Use them for necessary isolation but skip them otherwise.


Yes of course you’re correct. What I was trying to say is, that with me personally never looking into closed headphones for my own use, the open back market seems larger. As I’ve never really seriously looked into the closed back market it’s a bit of a daft thing to say. It’s just a perception that’s all really.

I shall of course take the cheese grater to my kneecaps later this evening as a means of penance to the forum.:hugs::grin:


Hi @Westred, I have never tried any Oppo cans. I know that they have a good following and many were sad at the closing of Oppo. I too use music to help with health problems and have been helped greatly by it. I hope you continue to gain pleasure from your music and headphones. Health and happiness to you.

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Thanks for your input, I have heard nothing but praise for the Oppo’s. I have kept my eye open here but I only came across one pair so far which is actually new on Amazon but is selling for 890€.

I will definitely keep an eye on eBay and such.

I am sorry to read about your pain but glad that you can find enjoyment and soothing in music.

Yes, indeed, I am alw@ys in some kind of pain. Too many maladies incurred to even get into!
If you are truly looking for a nice pair of PM-3s, I just saw a few “original owner” used ones for $325.00 - $385.00. There are a few nib ones for sale too, but the affordable ones I saw were being sold out of China and Russia. So, I don’t know if I’d trust them?
A used pair would be a great buy, right now! I could show you how I modded the ear cups, if you like? Very easy! I got the Brainwavz sheepskin replacements for $24.00 off Amazon and they will last for YEARS!

Funny thing… I got approved to use Medical Cannabis to treat my conditions, through my Doc of 20yrs. My MMJ Card should be here by tomorrow and the first MMJ Dispensary in ND opens, here in Fargo, Saturday. I’ve been waiting over 2 years for this to happen, so, hopefully I can soon see if Cannabis will help me get back a “somewhat” quality of life? Any improvement would be a Godsend!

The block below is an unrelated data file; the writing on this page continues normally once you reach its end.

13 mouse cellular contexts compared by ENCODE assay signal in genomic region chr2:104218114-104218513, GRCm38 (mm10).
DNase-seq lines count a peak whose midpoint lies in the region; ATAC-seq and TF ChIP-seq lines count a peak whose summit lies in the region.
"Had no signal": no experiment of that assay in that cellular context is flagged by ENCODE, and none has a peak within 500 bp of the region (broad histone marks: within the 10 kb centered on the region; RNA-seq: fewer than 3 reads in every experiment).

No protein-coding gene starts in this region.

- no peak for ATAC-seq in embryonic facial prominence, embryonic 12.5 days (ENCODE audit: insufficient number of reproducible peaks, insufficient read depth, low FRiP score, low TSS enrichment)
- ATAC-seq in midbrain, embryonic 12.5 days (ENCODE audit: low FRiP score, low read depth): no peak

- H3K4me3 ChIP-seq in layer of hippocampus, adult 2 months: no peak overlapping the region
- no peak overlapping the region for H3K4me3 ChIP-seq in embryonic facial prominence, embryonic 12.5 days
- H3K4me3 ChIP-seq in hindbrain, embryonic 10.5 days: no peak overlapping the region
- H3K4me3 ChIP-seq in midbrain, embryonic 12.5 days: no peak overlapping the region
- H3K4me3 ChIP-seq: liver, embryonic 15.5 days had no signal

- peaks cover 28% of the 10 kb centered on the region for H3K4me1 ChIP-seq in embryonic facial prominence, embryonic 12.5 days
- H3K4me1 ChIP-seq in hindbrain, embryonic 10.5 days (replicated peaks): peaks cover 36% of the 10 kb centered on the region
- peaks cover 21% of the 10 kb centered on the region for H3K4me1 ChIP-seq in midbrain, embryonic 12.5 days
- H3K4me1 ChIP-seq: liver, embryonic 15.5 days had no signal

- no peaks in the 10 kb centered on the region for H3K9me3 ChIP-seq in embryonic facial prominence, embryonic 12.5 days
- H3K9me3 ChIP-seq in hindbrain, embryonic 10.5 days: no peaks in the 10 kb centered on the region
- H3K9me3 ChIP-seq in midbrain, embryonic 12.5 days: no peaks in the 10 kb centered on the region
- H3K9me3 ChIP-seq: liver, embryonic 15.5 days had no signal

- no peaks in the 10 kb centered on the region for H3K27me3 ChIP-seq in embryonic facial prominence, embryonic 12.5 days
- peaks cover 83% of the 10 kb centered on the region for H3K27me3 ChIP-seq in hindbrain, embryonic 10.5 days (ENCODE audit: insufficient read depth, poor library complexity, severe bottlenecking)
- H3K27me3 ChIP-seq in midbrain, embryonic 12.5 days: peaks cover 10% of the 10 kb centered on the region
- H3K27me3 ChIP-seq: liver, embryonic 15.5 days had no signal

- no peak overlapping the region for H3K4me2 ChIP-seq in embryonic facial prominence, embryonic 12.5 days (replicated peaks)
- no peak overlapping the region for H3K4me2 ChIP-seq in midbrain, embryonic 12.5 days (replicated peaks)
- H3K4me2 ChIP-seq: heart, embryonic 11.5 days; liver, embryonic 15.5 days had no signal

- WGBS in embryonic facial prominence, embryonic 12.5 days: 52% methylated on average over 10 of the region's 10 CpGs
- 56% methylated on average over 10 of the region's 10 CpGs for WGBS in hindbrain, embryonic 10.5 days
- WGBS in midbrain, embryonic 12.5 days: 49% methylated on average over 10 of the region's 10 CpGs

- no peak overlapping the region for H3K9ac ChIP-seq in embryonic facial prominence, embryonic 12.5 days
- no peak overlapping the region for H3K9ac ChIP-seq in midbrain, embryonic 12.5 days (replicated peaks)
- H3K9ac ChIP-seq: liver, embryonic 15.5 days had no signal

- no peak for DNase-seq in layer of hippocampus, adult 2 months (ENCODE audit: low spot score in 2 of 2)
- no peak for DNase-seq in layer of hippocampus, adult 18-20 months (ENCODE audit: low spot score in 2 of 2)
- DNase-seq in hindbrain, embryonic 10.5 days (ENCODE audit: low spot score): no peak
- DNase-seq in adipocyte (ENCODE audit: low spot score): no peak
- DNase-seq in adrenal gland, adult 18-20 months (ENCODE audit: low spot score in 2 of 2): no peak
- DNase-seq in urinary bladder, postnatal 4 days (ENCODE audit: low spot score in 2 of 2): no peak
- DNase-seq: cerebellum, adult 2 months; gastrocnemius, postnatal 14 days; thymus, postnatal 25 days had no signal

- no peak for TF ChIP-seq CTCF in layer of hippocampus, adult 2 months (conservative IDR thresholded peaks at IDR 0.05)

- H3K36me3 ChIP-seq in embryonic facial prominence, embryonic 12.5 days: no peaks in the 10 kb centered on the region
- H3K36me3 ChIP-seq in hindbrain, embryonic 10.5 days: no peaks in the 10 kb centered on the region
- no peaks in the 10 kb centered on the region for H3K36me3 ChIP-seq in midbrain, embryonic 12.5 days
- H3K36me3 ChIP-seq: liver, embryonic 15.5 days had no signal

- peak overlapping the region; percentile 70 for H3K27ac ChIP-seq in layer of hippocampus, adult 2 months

I just thought…:thinking:. Will Cannabis intake make my Oppo PM-3s sound even better? :thinking: I’m thinking… Oh Yeah! l​:expressionless:l :woozy_face::grin:

Thanks for your feedback and kind thoughts! It actually means a lot, right now… Godspeed to ALL! :+1:t3:


I use closed back when my wife is around. I really enjoy my Meze 99 Classics. Great to look at, nice sound (these are bassy headphones) and a pretty good price.

My current # 1 closed backs are my Beyerdynamic T5p - Gen2’s. In Canada these retail for about $1,200.00 to $1,400.00 after tax. I bought a used pair for half that. They are TRULY amazing. They seem bass light if you are coming from a bassy headphone, or I suppose if you like EDM or Hip Hop. I find them crystal clear and can listen for hours. Today I was using them with new amp (Burson Fun w/Classic opamps) and they got even better.



The T5p’s are a bit out of my budget but the Meze 99’s…some very good feedback on them. thanks

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The 99’s are really easy to drive. At my last job I would spend my one hour lunch listening to them out of my LG V30 phone.

And I was always getting complimented on the appearance of them. GREAT bang for the buck. Noticeable bass so depending on your preferences…

They are the polar opposites of the Beyers which is why I love them.

Shane D